En EspaŅol

Q. Who is Mr. Smarty Plants?

A: There are those who suspect Wildflower Center volunteers are the culpable and capable culprits. Yet, others think staff members play some, albeit small, role. You can torture us with your plant questions, but we will never reveal the Green Guru's secret identity.

Help us grow by giving to the Plant Database Fund or by becoming a member

Did you know you can access the Native Plant Information Network with your web-enabled smartphone?

Share

Ask Mr. Smarty Plants

Ask Mr. Smarty Plants is a free service provided by the staff and volunteers at the Lady Bird Johnson Wildflower Center.

Search Smarty Plants
    
 
See a list of all Smarty Plants questions
Can't find the answer in our existing FAQs, submit a question to Mr. Smarty Plants.
Need help with plant identification, visit the plant identification page.
 
rate this answer
Not Yet Rated

Saturday - September 17, 2011

From: mt.pleasant, NC
Region: Southeast
Topic: Soils, Wildflowers
Title: Need help growing plants in red dirt in Mount Pleasant, NC.
Answered by: Jimmy Mills

QUESTION:

I live in N.C. and I have had the hardest time getting plants to grow;I have red dirt at my house. Can you suggest a few colorful plants that would do real well in red dirt? Thank You So Very Much!!!!!!!!!!Sincerely

ANSWER:

Let’s start by talking about North Carolina soils. This link from USDA  tells about state soils, and we learn that the representative soil of North Carolina is termed Cecil soil. Cabarrus County is in a belt of Cecil soils in North Carolina. From the soil profile, we see that there is a 6-8” surface layer of dark sandy loam on top of a subsoil layer of red clay and clay loam that is several feet deep; aka red dirt.

There are a couple of strategies (besides moving) that you could use to allow you to grow plants around your house. The first is amending the soil to increase the amount of organic matter in the soil and improve drainage. This link to finegardening.com has a good article on improving clay soil.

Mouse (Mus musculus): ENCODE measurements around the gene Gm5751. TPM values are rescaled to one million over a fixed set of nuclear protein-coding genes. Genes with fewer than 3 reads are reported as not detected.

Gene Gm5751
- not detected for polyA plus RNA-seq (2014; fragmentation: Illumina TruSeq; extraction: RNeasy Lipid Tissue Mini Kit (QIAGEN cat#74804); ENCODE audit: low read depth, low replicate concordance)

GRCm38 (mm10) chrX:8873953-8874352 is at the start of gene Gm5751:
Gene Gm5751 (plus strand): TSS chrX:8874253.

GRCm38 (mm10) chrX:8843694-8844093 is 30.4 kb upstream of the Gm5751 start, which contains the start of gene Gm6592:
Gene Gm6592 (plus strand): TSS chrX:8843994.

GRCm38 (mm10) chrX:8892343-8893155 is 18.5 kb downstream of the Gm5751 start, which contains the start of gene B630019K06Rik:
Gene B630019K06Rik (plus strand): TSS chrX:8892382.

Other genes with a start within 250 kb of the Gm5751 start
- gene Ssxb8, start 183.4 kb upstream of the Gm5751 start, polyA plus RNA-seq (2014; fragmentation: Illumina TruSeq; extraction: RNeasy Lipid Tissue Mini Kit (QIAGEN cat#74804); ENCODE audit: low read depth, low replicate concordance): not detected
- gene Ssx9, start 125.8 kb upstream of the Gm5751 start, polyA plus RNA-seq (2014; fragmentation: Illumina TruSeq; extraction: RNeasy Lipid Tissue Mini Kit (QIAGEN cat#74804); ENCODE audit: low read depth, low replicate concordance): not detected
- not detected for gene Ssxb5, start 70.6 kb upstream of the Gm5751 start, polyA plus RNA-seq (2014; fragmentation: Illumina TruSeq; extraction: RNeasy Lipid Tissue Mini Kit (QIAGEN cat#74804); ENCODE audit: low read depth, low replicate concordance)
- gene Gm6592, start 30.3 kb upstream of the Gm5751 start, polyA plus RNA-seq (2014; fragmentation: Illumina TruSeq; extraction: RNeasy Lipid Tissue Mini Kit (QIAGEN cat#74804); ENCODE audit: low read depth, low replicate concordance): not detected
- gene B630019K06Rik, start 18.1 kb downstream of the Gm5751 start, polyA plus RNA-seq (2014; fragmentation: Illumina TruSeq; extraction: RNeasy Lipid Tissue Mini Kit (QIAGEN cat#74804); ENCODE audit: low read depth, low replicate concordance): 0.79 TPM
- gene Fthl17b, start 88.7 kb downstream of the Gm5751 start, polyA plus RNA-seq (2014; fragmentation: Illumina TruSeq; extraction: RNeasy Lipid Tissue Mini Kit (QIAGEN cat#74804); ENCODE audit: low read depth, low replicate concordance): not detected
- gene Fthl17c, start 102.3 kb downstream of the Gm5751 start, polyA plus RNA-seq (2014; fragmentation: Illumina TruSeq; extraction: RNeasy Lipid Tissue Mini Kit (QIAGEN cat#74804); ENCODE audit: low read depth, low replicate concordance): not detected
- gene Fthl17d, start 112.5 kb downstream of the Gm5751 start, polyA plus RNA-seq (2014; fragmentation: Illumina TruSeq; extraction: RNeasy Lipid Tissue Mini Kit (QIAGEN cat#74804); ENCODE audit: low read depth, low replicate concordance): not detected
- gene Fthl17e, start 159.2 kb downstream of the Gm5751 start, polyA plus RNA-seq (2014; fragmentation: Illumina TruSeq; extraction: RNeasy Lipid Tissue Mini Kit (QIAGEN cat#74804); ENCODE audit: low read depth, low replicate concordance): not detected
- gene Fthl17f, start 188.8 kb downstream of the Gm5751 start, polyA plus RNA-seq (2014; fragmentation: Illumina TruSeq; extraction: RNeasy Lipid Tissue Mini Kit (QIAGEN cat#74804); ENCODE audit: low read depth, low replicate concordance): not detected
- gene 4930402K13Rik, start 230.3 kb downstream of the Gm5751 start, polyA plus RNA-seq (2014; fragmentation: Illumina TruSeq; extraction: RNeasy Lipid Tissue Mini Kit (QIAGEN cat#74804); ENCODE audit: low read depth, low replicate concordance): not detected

The other strategy is to consider growing plants in raised beds. This link to Popular Mechanics tells how to construct raised beds, and this article from about.com has instructions for growing plants in the beds.

As for the plants, I am going to introduce you to our Native Plant Database that will help you select plants for your situation. The Database  contains 7,161 plants that are searchable by scientific name or common name. There are several ways to use the Database, but we are going to use the Recommended Species List.  To do this, go to the Native Plant Data Base , and scroll down to the Recommended Species List box. Clicking on the map will enlarge it so that you can click on North Carolina. This will bring up a list of 135 commercially available native plant species suitable for planned landscapes in North Carolina. That's probably too many, so you can go to the “Narrow Your Search” box on the right  of the screen and and select for herbs, tress, shrubs, vines etc. to get a list of plants for you growing situation. Clicking the Scientific name of each plant will bring up its NPIN page that gives the characteristics of the plant, its growth requirements, and in most cases, photos. You can get different lists by changing the Light requirement and Soil moisture selections.

For help closer to home, you might contact the folks at the Cabarrus County Center of NC Cooperative Extension.

 

More Soils Questions

Landscaping plant for Austin
September 01, 2011 - Great site! Have gotten lots of ideas. We're about to start construction on a fairly major landscaping project: raised beds/privacy screen. We're at the top of a hill in the Hill Country just wes...
view the full question and answer

Area needing soil amendment in San Diego
December 02, 2009 - I have a dirt area in the corner where my fence comes together. The dirt is clay-like and during the winter the area gets very little, if any, sun and during the summer it gets 4-6 hours of sun. Wha...
view the full question and answer

Baby mountain laurels are ready to move, in Lockhart Texas
October 19, 2011 - I want to harvest the baby mountain laurel plants which are growing under a large bush. What height would be best for the young plants survival? Please recommend a soil mixture for the pots.
view the full question and answer

Using cedar chips as mulch in Wimberley, TX
August 19, 2010 - In TX Hlll Country there is an abundance of wood chips, usually "cedar", which I have used as plant mulch. Since wood chips extract nitrogen to decay, do you consider chips a poor choice as plant m...
view the full question and answer

Growing rabitteye blueberries in Phenix City AL
January 18, 2013 - What type soil is needed to grow rabbiteye blueberries?
view the full question and answer

Smarty Plants's Facebook profile Support the Wildflower Center by Donating Online or Becoming a Member today.

Mr. Smarty Plants wants you to be his Facebook friend. Click the Facebook icon to add yourself to Mr. Smarty Plants list of friends.
E-NEWSLETTER | BECOME A MEMBER | DONATE NOW | MEDIA | SITEMAP | STAFF
© 2015 Lady Bird Johnson Wildflower Center